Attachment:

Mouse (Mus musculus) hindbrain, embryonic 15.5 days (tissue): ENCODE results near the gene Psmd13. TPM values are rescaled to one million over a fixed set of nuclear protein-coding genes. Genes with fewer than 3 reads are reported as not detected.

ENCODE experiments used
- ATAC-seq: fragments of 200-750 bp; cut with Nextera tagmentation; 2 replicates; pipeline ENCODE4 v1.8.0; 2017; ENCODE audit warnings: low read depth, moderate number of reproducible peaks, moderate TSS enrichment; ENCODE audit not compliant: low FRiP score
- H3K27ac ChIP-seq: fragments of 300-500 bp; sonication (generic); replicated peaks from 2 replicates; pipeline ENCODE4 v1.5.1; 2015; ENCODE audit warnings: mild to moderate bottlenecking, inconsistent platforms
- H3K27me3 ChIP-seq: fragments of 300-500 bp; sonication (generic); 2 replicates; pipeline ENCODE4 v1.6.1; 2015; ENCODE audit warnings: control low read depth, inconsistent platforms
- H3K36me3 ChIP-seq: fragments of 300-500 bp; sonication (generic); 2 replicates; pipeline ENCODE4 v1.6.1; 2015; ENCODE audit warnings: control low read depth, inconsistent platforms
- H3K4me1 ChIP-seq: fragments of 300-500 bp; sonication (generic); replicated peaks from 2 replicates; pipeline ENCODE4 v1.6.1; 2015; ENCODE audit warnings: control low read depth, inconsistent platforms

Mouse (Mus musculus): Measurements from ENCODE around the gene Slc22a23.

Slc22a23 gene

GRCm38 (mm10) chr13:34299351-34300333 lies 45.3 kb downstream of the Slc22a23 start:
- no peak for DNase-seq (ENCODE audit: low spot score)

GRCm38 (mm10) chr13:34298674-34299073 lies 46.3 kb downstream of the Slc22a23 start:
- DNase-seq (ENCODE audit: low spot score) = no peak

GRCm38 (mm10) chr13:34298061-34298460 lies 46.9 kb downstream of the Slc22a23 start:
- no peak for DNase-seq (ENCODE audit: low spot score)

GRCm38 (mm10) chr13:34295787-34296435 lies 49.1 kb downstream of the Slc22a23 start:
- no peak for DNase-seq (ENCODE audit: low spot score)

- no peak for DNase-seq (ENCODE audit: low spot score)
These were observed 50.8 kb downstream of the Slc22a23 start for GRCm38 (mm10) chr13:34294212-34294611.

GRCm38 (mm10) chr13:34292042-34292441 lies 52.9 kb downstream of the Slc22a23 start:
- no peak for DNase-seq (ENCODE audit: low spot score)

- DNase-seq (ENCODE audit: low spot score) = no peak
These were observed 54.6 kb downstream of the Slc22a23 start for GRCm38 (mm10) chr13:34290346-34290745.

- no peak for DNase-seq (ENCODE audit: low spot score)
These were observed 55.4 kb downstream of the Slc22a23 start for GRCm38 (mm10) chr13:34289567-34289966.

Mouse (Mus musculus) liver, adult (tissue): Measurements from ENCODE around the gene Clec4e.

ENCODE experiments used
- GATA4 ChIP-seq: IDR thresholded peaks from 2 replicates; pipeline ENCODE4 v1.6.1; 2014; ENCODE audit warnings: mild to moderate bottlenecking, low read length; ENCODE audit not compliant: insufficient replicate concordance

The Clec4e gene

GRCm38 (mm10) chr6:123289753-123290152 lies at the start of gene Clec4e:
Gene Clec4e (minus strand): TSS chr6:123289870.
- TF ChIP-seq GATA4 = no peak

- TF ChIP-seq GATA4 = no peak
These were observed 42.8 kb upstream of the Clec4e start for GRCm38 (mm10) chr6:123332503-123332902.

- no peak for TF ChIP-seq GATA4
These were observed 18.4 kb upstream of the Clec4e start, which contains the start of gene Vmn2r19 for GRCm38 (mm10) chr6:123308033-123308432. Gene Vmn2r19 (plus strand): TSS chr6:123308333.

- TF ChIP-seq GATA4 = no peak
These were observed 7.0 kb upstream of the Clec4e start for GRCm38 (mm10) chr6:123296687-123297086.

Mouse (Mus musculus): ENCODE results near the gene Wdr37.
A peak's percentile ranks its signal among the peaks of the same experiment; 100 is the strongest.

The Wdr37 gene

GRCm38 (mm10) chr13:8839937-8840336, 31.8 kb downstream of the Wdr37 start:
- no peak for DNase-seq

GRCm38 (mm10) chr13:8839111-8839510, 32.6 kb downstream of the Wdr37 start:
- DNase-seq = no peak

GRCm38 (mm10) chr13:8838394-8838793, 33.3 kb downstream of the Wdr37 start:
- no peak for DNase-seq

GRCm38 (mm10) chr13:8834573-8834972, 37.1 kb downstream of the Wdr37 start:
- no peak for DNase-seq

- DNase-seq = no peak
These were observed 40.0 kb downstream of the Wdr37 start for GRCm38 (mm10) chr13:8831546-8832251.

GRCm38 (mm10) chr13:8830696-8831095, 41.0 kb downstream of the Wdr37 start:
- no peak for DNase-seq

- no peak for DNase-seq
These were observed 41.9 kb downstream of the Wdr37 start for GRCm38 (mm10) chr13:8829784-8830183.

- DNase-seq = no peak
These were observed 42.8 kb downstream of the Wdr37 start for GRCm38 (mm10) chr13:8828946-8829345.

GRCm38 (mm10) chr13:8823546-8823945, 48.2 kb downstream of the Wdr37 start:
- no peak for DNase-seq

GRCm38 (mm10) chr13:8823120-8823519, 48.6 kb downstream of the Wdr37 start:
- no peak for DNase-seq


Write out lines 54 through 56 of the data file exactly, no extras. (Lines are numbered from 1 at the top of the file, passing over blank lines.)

- no peak for DNase-seq
These were observed 41.9 kb downstream of the Wdr37 start for GRCm38 (mm10) chr13:8829784-8830183.

- DNase-seq = no peak